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Thought for the Day: Takanas Usha -- Shalom Bayis Is That Important

R' Moshe Tendler noticed one day that his father-in-law, R' Moshe, was pacing back and forth for nearly two hours in deep concentration.  When asked, R' Moshe replied that he was working on a difficult marah trying to decide if the woman could go to the mikvah that night, or would have to wait till the next night.  R' Tendler expressed surprise that R' Moshe would spend two hours of his precious time when being machmir would only delay the t'vila by one day.  R' Moshe was taken aback, "It's so light in your eyes to keep a husband and wife apart for one night!?"

The gemara (Bava Kama 88b) describes a case where a woman gifted her nichsei m'log to her son from a previous marriage.  Of course, her current husband still had usufruct on the property, but her intent was for the property to go to that son once the husband was done with it.  (So cool to be able to use that word properly in a sentence!  I feel so smart!)  As it happened, she died before her husband.  Now, had she become divorced or widowed (the usual case, it seems), then the property would have gone straight to her son, as planned.  The son went to beis din and, after some back and forth, the property was awarded to the (most recent) husband.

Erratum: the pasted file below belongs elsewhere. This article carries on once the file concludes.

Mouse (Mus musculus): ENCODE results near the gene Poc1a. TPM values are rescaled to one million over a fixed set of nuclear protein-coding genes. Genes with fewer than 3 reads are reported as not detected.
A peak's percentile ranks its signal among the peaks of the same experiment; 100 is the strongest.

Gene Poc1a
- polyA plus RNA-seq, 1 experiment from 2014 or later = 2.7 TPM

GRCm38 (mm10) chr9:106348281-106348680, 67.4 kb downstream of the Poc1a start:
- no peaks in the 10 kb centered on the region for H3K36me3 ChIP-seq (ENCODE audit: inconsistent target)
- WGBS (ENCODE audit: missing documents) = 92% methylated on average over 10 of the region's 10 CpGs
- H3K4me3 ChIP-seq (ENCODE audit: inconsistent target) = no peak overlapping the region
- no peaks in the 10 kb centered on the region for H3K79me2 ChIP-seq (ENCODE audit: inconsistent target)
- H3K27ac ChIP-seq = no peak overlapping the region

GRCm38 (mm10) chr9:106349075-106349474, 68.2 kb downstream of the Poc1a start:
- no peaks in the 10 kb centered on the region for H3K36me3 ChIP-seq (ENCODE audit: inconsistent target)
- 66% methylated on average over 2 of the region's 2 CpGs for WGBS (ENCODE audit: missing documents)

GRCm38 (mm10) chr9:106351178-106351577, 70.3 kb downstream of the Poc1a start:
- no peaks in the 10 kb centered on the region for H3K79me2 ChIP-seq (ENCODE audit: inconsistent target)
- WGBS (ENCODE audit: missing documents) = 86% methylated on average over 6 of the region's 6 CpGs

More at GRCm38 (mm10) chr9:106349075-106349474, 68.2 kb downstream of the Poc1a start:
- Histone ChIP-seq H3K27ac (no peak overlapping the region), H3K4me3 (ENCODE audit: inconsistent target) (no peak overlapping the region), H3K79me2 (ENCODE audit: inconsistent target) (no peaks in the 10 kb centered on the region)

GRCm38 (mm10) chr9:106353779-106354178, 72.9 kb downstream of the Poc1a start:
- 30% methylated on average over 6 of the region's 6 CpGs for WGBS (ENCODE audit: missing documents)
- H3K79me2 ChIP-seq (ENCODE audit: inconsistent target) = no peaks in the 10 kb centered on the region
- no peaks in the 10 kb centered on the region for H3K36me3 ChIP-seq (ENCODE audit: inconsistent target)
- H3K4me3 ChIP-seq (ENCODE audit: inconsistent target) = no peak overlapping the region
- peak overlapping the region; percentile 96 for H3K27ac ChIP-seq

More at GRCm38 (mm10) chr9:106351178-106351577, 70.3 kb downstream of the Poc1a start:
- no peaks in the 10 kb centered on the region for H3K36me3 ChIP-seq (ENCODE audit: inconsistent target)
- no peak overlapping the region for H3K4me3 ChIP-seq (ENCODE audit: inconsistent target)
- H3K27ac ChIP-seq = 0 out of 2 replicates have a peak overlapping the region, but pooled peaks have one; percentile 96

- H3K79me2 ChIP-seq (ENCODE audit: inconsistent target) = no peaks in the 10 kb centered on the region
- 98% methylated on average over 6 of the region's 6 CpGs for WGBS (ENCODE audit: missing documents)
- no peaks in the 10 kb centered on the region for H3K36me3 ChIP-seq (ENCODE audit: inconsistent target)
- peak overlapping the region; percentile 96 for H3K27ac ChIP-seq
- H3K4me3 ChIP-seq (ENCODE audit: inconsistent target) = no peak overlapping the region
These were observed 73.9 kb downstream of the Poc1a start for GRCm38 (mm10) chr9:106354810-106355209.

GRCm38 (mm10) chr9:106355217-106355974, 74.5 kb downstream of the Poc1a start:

The gemara is nervous about this, because if the husband own only the right to the profits of his wife's property, not the property itself; and that only because of the k'suba.  The marriage has now been dissolved (by the Good Lord Himself), so the k'suba is now null and void; the property to should revert to its owner and not be inherited by the husband.  More back and forth about whether you can really sell property separately from its profits -- kinyan ha'peiros k'kinyan ha'guf dami, o kinyan ha'peiros lav k'kinyan ha'guf dami (is selling the production of a factory tantamount to selling the factory itself or not).

The conclusion is kinyan ha'peiros lav k'kinyan ha'guf dami; the profits can be sold while retaining ownership of the factory.  Instead, this is a result of Takanas Usha (a decree promulgated by the sages of Usha) that makes the case of nichsei m'log special  by strengthening the hold of the husband on the nichsei m'log as if he was a partner.  A special decree to keep the husband from having from feeling slighted by a very distant possibility.  First of all, most women do not sell their k'suba futures.  Second, most men die before their wives  (women live longer, men tend to marry younger women).  Third, the nichsei m'log is usually a very small part of the couples assets.  Yet even that slight possibility for friction was enough for Chazal to step in to ward off a potential shaloms bayis issue.

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